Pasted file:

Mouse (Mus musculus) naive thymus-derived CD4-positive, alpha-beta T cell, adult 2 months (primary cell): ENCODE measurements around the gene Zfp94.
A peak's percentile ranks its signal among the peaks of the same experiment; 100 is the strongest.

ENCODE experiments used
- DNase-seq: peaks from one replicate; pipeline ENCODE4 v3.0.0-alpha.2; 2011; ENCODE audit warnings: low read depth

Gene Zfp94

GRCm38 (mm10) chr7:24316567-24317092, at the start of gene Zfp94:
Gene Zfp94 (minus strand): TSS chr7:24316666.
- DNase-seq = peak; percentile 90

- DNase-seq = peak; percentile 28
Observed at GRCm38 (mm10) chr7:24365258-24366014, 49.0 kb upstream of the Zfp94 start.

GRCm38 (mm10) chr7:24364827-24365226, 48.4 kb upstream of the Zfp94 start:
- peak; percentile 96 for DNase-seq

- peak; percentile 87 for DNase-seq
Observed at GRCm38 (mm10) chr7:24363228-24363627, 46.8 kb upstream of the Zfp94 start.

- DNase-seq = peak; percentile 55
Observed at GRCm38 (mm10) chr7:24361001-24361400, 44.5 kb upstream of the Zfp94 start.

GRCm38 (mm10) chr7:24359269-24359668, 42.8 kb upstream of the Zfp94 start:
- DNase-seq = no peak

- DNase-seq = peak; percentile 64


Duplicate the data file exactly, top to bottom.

Mouse (Mus musculus) naive thymus-derived CD4-positive, alpha-beta T cell, adult 2 months (primary cell): ENCODE measurements around the gene Zfp94.
A peak's percentile ranks its signal among the peaks of the same experiment; 100 is the strongest.

ENCODE experiments used
- DNase-seq: peaks from one replicate; pipeline ENCODE4 v3.0.0-alpha.2; 2011; ENCODE audit warnings: low read depth

Gene Zfp94

GRCm38 (mm10) chr7:24316567-24317092, at the start of gene Zfp94:
Gene Zfp94 (minus strand): TSS chr7:24316666.
- DNase-seq = peak; percentile 90

- DNase-seq = peak; percentile 28
Observed at GRCm38 (mm10) chr7:24365258-24366014, 49.0 kb upstream of the Zfp94 start.

GRCm38 (mm10) chr7:24364827-24365226, 48.4 kb upstream of the Zfp94 start:
- peak; percentile 96 for DNase-seq

- peak; percentile 87 for DNase-seq
Observed at GRCm38 (mm10) chr7:24363228-24363627, 46.8 kb upstream of the Zfp94 start.

- DNase-seq = peak; percentile 55
Observed at GRCm38 (mm10) chr7:24361001-24361400, 44.5 kb upstream of the Zfp94 start.

GRCm38 (mm10) chr7:24359269-24359668, 42.8 kb upstream of the Zfp94 start:
- DNase-seq = no peak

- DNase-seq = peak; percentile 64